Court Allows Commandments Display; Calls Church-State Wall 'Tiresome'

A federal appeals court allowed a Ten Commandments display to remain in a Kentucky courthouse on Tuesday, stating that the ''separation of church and state'' was a ''tiresome'' construct.

A federal appeals court allowed a Ten Commandments display to remain in a Kentucky courthouse on Tuesday, stating that the “separation of church and state” was a “tiresome” construct.

This ruling for a display in Mercer County, Ky. was in contrast to a similar case involving two other Kentucky counties where the Supreme Court held that they could not display the Ten Commandments.

“[T]he ACLU makes repeated reference to “separation of church and state,” read the opinion issued by a three-judge panel of the 6th Circuit Court of Appeals in Cincinnati, which ruled that a Mercer County display was constitutional. “This extra-constitutional construct has grown tiresome. The First Amendment does not demand a wall of separation between church and state.”

The case in question was “American Civil Liberties Union of Kentucky v. Mercer County. In the written opinion, the court noted that the ACLU, in arguing against the display had “erroneously-though perhaps intentionally” equated the recognition of religion as the government’s endorsement of religion.

Conservative legal groups said the court correctly noted that religion has a “historically appropriate and traditionally acceptable” role “in honoring American traditions.”

Liberty Counsel President Mathew D. Staver, whose group was involved in the Mercer County case, said that he was beginning to see change in the way the courts handled the issue of church and state.

“Federal courts are beginning to rightfully reject extreme notions of ‘separation of church and state.’ It’s about time that courts begin interpreting the Constitution consistent with its original purpose,” he said. “With the changing of personnel at the U.S. Supreme Court, the trend toward a more historical approach to the First Amendment is well underway.”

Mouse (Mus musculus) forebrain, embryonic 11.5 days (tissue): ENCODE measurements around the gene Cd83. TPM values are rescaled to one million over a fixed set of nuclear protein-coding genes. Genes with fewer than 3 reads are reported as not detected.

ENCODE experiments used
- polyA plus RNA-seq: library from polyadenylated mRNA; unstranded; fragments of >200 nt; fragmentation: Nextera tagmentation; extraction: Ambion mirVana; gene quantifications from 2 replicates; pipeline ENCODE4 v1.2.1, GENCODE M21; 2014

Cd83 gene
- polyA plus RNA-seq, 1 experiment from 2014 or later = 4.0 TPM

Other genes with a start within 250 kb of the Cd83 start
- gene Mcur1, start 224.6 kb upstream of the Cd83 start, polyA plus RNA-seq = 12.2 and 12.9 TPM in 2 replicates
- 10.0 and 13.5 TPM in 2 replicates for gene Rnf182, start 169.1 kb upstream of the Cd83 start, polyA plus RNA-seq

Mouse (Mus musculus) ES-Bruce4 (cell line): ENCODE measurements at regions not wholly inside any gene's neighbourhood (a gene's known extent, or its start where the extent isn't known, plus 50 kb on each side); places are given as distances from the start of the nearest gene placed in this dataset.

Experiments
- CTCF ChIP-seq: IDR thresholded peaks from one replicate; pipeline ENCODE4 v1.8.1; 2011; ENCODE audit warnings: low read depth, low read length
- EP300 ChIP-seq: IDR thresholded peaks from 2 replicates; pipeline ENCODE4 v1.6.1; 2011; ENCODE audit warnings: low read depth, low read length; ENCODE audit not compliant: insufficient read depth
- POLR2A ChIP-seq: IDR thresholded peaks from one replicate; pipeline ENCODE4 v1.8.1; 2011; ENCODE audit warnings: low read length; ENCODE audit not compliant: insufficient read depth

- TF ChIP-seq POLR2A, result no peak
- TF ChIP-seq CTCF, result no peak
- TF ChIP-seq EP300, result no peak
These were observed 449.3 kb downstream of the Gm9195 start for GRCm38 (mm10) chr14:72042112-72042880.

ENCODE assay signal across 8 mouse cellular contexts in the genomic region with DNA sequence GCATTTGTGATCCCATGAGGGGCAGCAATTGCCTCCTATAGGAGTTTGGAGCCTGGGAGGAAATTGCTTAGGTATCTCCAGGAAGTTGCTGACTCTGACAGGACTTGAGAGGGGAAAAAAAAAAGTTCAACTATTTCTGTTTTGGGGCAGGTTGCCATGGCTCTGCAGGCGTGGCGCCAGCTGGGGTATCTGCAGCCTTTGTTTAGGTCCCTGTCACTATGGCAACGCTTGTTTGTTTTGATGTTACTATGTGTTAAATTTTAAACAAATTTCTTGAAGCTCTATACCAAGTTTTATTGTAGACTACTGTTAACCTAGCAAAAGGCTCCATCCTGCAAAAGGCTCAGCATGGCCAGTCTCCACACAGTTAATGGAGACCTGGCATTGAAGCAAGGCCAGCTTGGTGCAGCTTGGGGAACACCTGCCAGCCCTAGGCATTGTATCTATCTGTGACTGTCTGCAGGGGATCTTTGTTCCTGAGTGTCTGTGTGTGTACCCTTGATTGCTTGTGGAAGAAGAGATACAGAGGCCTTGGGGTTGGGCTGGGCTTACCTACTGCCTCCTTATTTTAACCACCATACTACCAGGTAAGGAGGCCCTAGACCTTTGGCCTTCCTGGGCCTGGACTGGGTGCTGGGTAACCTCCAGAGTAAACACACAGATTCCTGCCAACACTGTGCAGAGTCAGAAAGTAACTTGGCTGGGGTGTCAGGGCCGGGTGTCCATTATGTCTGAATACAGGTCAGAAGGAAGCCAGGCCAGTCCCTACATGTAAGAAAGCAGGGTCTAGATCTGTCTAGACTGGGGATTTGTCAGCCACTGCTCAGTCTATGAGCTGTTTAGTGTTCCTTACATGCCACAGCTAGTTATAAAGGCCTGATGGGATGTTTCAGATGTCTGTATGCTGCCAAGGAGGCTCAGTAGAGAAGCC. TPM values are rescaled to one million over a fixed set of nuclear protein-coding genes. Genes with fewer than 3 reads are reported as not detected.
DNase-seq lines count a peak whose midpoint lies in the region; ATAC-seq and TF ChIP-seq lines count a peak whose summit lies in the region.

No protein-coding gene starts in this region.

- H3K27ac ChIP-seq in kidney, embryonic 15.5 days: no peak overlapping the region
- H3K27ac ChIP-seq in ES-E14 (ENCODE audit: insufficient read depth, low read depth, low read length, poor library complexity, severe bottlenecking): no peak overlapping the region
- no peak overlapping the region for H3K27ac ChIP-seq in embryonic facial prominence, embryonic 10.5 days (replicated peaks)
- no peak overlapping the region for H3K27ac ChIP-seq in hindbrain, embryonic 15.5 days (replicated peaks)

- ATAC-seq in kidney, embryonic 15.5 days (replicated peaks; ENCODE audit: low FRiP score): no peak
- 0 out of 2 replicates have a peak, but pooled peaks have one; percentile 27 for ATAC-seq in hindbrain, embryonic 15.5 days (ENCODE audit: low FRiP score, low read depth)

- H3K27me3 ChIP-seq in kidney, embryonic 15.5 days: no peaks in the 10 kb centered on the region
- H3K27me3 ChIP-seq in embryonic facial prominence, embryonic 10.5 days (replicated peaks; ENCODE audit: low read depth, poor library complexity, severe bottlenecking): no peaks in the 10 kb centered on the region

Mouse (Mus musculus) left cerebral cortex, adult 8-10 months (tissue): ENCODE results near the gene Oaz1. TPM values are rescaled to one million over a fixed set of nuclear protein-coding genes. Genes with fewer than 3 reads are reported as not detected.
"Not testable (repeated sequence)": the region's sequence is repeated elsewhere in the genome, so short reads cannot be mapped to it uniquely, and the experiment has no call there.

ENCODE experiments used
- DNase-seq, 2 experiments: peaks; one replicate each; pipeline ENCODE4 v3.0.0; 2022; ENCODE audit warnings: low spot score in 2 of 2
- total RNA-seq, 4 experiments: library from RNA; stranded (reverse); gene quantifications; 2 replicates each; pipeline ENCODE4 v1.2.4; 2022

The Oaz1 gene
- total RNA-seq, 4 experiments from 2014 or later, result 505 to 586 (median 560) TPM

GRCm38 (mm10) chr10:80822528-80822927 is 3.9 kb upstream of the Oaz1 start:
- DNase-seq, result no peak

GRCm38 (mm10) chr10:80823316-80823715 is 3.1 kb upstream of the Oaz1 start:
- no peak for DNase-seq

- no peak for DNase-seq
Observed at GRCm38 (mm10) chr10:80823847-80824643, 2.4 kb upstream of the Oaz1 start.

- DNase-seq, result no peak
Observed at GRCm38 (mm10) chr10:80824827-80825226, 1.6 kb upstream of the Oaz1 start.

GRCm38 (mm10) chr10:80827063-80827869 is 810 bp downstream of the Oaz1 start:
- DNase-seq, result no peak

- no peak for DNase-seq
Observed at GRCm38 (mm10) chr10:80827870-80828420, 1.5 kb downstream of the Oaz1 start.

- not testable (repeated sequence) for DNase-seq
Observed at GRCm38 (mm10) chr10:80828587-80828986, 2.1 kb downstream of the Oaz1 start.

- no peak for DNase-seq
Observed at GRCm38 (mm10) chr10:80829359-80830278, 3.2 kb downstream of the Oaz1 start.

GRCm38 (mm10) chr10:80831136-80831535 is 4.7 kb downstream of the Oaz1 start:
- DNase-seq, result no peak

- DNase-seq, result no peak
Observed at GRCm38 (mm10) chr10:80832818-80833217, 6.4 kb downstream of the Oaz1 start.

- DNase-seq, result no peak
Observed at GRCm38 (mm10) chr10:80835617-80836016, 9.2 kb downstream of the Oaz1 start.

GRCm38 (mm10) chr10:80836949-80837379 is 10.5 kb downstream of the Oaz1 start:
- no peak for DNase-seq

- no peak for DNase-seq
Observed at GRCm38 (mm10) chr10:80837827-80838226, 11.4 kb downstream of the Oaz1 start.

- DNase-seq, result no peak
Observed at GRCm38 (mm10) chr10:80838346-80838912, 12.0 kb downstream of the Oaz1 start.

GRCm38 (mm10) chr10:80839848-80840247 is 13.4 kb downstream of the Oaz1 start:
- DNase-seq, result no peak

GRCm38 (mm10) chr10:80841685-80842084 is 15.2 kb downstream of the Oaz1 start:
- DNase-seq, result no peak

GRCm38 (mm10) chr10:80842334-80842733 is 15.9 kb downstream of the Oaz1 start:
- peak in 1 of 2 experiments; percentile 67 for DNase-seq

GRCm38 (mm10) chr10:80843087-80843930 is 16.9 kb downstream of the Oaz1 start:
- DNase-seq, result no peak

The Alliance Dense Fund, which fights religious freedom cases, issued a news release also commending the court’s decision.

"For years, the Alliance Defense Fund has argued against claims by the ACLU and its allies that their interpretation of the Establishment Clause is a correct interpretation. The good news for Americans is that today's ruling says the ACLU's interpretation is outside the Constitution. This is a dramatic rollback of the far-left's misguided legal agenda," said ADF Senior Counsel Gary McCaleb in a released statement.

ACLU attorney Scott Greenwood, however, told the Cincinnati enquirer that the decision by the appeals court ignored precedent and that the Mercer County display was nearly identical to other Ten Commandment displays in McCreary and Pulaski counties that were declared unconstitutional by the Supreme Court because they had been intended to promote religion.

“This creates a situation where a court of appeals is essentially ignoring a Supreme Court decision,” he said. “It’s a slap in the face.”

The court, however, noted that while Mercer County concedes that the display itself is identical in all material respects to the third and final displays found unconstitutional in McCreary County, “the County nevertheless argues that its display is constitutional because, in contrast with McCreary County, the predominant purpose of the display in this case is secular.”

“We agree,” the court wrote.

The 6th Circuit court also noted that the local officials mentioned in the Supreme Court’s decision had first hung framed copies of the Ten Commandments in 1999. After the ACLU challenged their displays, the county workers added other historic documents. In Mercer County, however, the historic documents were always there.

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